La roue

La roue
Abel Gance, 1923, 417’

A railway engineer adopts a young girl orphaned by a train crash. Years later when she starts getting suitors, he grapples with whether or not to tell her the truth about her parentage.


“Is movement not, in fact, drama? Movement, in art, is rhythm. The possibility of inventing new rhythms, of encapsulating the rhythms of life, of intensifying them and varying them infinitely, becomes, at a given moment, the essential problem for cinematographic techniques. I think I resolved this by inventing what has since been called rapid montage. It was in La Roue that I think we saw on the screen for the first time those images of a runaway train, of anger, or passion, of hatred that follow one another with increasing rapidity, one image generating another in an unpredictable rhythm and order, an eruption of visions which, at the time, people thought of as apocalyptic and which are now as common in our cinematographic syntax as enumeration or exclamation in literary syntax. [...]

It is not the images that make a film but the soul and the mind of the images and that is why some works leave a hidden trace whereas very beautiful visions do not remain in the memory for more than a week. Very beautiful films do not need to have beautiful images. [...]

I have often in my films used more advanced and more daring techniques than my comrades. Essentially these techniques consist in bringing the fundamental laws of rhythm into the foreground. As you saw, this tendency is manifested in La Roue, through accelerated montage. [...] Violating most of our usual ways of seeing, I have at such moments speculated, then, on the rapid and simultaneous perception of the quarter or even an eighth of a second. The eyes of this generation can hardly bear the strain of these moments of paroxysm, but we have to construct this visual counterpoint which our children will consider elementary and which can to a great extent be apprehended even now if we are attentive enough.”

Abel Gance1


“Of course, not all of these highly experimental cinematic devices work; and, as Kehr argues, they are perhaps not even appropriate to a single film. But the very energy they and its creator (and surely his brilliant poetic assistant, Blaise Cendrars) exude cannot be dismissed. Even the intertitles, quoting major poets and writers (Kipling, Baudelaire, Hugo, and, yes, Cendrars) seem unable contain their larger ideas. The wheel turns and turns and turns with utter abandonment, throwing out everything before it and after. As Jean Cocteau remarked ‘There is cinema before and after La Roue, as there is painting before and after Picasso.’ Perhaps the best the way to think of Gance’s La Roue is not to experience it as a coherent movie, but rather as a series of cinematic pyro-technics. Gance clearly took a simple story and explored it with whatever arsenal he had in his head. If today it seems sometimes banal and outdated it is only because every filmmaker after him stole those ideas and embellished them so thoroughly that they became standard methods of filmmaking.”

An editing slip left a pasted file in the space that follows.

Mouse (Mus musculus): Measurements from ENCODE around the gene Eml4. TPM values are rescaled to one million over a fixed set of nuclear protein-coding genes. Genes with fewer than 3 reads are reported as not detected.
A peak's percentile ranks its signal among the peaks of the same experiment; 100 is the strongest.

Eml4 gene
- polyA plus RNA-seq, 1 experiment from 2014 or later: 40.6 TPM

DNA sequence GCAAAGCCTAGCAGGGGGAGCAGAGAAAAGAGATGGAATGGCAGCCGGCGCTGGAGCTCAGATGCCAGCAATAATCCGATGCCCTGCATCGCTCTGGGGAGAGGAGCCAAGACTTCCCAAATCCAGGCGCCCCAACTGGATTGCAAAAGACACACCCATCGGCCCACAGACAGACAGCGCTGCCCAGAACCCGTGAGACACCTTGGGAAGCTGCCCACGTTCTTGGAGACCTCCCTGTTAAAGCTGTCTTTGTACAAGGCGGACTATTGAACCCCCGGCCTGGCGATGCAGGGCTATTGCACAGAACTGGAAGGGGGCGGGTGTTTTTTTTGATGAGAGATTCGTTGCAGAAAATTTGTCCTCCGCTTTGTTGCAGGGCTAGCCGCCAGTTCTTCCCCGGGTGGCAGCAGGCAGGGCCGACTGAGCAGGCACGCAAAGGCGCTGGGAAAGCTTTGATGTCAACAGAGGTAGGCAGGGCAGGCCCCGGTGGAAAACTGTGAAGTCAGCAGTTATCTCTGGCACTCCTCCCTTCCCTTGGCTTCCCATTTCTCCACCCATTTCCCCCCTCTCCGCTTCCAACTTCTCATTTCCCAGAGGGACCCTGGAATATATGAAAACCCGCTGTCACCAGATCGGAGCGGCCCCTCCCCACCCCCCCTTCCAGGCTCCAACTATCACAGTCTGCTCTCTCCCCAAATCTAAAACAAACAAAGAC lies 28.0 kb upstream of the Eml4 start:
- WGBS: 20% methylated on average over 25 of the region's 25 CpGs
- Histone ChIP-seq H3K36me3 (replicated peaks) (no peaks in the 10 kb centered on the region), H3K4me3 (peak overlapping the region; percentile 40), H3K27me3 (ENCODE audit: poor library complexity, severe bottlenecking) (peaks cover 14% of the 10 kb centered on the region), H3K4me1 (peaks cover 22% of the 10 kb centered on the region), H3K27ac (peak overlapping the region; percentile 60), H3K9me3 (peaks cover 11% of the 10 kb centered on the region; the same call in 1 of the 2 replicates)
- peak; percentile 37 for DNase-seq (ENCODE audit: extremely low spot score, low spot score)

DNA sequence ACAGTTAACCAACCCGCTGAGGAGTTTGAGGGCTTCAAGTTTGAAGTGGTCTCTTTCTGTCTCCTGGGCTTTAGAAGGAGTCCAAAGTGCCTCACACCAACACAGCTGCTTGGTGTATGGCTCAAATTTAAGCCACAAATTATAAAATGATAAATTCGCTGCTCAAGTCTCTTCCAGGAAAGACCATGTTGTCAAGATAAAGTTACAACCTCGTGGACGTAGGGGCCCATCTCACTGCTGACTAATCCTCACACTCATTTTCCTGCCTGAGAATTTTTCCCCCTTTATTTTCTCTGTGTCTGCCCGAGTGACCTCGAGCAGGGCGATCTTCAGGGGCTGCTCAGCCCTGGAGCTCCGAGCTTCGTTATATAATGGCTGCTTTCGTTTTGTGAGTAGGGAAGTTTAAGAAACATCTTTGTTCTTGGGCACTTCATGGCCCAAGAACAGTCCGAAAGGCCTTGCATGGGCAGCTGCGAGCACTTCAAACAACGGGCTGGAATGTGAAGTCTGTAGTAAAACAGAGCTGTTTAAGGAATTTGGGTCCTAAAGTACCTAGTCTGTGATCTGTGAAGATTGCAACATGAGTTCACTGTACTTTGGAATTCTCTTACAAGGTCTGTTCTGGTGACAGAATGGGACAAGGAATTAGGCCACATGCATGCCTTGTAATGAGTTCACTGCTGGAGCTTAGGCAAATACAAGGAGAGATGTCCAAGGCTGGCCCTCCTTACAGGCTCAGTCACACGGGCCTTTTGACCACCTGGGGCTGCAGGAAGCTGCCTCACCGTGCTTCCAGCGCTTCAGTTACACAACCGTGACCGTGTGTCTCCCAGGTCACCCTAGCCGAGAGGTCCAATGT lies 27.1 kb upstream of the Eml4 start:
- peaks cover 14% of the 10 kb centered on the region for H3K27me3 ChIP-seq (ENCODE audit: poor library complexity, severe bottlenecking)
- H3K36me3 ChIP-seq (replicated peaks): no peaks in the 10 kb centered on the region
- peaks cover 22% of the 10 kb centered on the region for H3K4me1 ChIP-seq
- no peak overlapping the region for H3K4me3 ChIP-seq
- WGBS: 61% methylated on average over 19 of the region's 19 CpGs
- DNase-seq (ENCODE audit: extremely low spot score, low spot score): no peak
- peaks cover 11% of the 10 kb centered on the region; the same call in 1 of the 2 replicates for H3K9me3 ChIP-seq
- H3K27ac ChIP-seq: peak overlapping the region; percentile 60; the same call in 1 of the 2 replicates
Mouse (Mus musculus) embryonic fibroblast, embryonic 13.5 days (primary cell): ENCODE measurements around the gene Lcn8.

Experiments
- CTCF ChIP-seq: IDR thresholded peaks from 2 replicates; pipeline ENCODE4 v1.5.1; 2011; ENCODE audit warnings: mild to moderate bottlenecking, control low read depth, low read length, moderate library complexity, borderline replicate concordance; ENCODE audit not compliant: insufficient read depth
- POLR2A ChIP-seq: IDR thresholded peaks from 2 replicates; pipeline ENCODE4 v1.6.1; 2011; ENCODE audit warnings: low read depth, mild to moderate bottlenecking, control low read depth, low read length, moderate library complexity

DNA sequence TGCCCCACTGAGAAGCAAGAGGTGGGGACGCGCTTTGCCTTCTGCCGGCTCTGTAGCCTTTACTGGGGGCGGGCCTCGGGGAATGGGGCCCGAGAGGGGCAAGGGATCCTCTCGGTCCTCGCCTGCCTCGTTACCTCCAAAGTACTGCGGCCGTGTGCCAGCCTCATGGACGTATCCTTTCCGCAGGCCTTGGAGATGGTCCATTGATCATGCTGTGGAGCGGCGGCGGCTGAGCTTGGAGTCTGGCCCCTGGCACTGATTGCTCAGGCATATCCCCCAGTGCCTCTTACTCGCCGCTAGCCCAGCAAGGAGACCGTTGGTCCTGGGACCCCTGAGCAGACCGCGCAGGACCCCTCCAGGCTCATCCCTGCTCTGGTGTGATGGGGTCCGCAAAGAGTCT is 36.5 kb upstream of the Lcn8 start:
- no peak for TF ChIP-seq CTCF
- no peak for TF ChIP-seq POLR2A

Douglas Messerli2


“During production, Gance was also aware that his lead actor – and intimate friend – Séverin-Mars was gravely ill; he died in July 1921. Furthermore, just as Gance was beginning work on editing La Roue in April 1922, news arrived that his adoptive father Adolphe Gance had died. In his speech at Séverin-Mars’ memorial service in October, the filmmaker addressed his threefold grief by citing cinema as a kind of luminous memory-scape in which the dead underwent continual resurrection. Gance even read out a letter that he claimed had been written posthumously by the spirit of the deceased Séverin-Mars. The actor calls La Roue the first film capable of ‘stopping death in its tracks’, explaining, ‘I will return every evening upon the screens across the world, carrying on my shoulders the invisible weight of the cross of Fatality, which burdened before me the shoulders of Oedipus and of Prometheus.’ (Comœdia, 19 October 1922) It is an image Gance had already conjured in J’accuse, which climaxes with hundreds of dead soldiers returning to confront the living – before they depart, carrying their crosses towards the horizon.”

Paul Cuff3

  • 1Abel Gance, “The Cinema of Tomorrow,” 1929, quoted from Abel Gance. A Politics of Spectacle, Norman King, BFI Publishing, London, 1984.
  • 2Douglas Messerli, “As the Wheel Turns,” World Cinema Review, July 2016.
  • 3Paul Cuff, “The Cinema as Time Machine: Temporality and Duration in the Films of Abel Gance,” Aniki vol. 4 no. 2, 2017.
UPDATED ON 28.11.2021